A fellow coach once told me that she had a client who spent so much time trying to craft perfect answers to each question that her body language was completely off. She was so nervous that she wasn’t connecting with any of the people she was interviewing with.
The key to being a great interviewee is you’ve got to give yourself time to relax. This means you must plan on arriving for your interview 10-20 minutes early. When you get to an interview late or in the nick of time you’re going to look and feel rushed. That is the last impression you want to leave a potential employer with.
Preparing for an interview is not as hard as some of you may think.
You may not know the exact questions you will be asked, but you can count on the questions focusing on two things; whether you have the experience, skills and knowledge to do the job, and whether you fit the perceived profile of the person this company is going to hire.
Taking this into account, here are some ways to develop a winning interview strategy.
- Compile a thorough inventory of your talents, experience, business, technical and interpersonal skills, and your overall subject knowledge.
- Review the job posting and develop a profile of the company’s ideal candidate.
- Check off the skills you possess that appear in the company profile your prepared and rate yourself on each one on a scale of 1-10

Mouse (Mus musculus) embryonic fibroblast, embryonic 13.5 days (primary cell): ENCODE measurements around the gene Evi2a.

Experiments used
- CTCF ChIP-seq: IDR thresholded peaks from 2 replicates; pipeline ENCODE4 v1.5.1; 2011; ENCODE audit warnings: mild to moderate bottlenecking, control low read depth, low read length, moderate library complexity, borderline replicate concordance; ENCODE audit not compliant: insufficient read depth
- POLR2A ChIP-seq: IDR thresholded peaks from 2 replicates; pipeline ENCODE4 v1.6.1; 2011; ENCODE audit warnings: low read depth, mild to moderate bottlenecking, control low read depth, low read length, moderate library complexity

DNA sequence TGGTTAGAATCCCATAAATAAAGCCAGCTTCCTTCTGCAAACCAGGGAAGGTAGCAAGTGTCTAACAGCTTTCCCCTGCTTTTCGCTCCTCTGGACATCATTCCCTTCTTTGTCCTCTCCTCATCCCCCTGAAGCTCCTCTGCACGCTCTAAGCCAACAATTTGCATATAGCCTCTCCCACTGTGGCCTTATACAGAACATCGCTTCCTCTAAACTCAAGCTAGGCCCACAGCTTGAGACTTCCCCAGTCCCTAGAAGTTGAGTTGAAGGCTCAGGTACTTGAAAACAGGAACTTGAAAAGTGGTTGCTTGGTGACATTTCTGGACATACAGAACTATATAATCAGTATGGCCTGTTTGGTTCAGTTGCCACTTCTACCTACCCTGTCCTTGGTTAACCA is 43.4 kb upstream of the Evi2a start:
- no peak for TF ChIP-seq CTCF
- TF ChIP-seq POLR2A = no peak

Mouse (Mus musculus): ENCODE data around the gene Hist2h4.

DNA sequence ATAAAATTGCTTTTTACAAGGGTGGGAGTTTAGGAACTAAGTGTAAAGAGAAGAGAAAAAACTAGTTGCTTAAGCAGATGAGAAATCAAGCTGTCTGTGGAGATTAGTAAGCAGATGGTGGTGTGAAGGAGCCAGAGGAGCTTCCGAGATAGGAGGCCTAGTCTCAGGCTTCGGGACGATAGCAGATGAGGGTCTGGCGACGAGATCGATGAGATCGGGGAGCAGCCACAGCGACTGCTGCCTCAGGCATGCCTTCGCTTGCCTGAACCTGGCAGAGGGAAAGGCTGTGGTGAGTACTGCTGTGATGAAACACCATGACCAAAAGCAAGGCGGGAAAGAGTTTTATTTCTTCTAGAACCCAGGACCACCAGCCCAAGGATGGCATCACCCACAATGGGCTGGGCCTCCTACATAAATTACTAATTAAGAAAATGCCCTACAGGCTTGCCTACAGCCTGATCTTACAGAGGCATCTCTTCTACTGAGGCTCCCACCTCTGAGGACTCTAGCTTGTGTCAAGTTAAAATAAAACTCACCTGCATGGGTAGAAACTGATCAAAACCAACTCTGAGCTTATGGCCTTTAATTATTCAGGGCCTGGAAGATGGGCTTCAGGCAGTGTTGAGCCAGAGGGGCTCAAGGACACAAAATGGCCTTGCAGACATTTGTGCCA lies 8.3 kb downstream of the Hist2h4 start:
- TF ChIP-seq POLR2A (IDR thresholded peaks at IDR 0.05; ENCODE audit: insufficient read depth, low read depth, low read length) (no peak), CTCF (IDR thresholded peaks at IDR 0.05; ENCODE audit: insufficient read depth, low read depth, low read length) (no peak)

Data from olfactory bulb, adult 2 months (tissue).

- Now comes the hard part. Prepare a 90 second pitch that describes the new you based solely on the desired profile.
- Prepare additional 90 second pitches describing accomplishments you have achieved that relate to specific factors, experience, skills and challenges that appear in the job post.
1. Dress to blend in, not to impress. Do your homework to find out how others in the company dress and then dress accordingly. The two factors to know are how casual or conservative will be a turn on or a turn off. Research the culture and mirror it. It is not what’s in your closet that will impress people; it’s how well you fit in.
2. When in doubt smile. A smile brightens up a room and is infectious. If the interviewer is having a bad day a smile will turn it around. If he or she is having a great day, it will continue that feeling. Nobody wants to be around a sourpuss and even fewer people want to hire or work with one. Interviewers are looking for a connection, and you make that connection by smiling.
3. Remember, the interviewer is a human being as well. You’re not the only person in a room with someone they haven’t met. The interviewer is there to find out more about you so be polite, friendly and considerate.
4. Mirror your interviewer’s tone. Having the ability to empathize with others will serve you well in the interview and in life at the office. Pay attention to your interviewer’s body language and tone and do your best to match it. If they’re upbeat, you’re upbeat. If they’re not, rein your excitement in a little bit so that you don’t unnerve them.
Perry Newman, CPC CSMS is a nationally recognized executive resume writer, career coach, AIPC certified recruiter and SMMU certified social media strategist known for his ability to help his clients get results. You can view his sample resumes at http://www.perrynewman.com/, and email him your resume at firstname.lastname@example.org for FREE resume critique.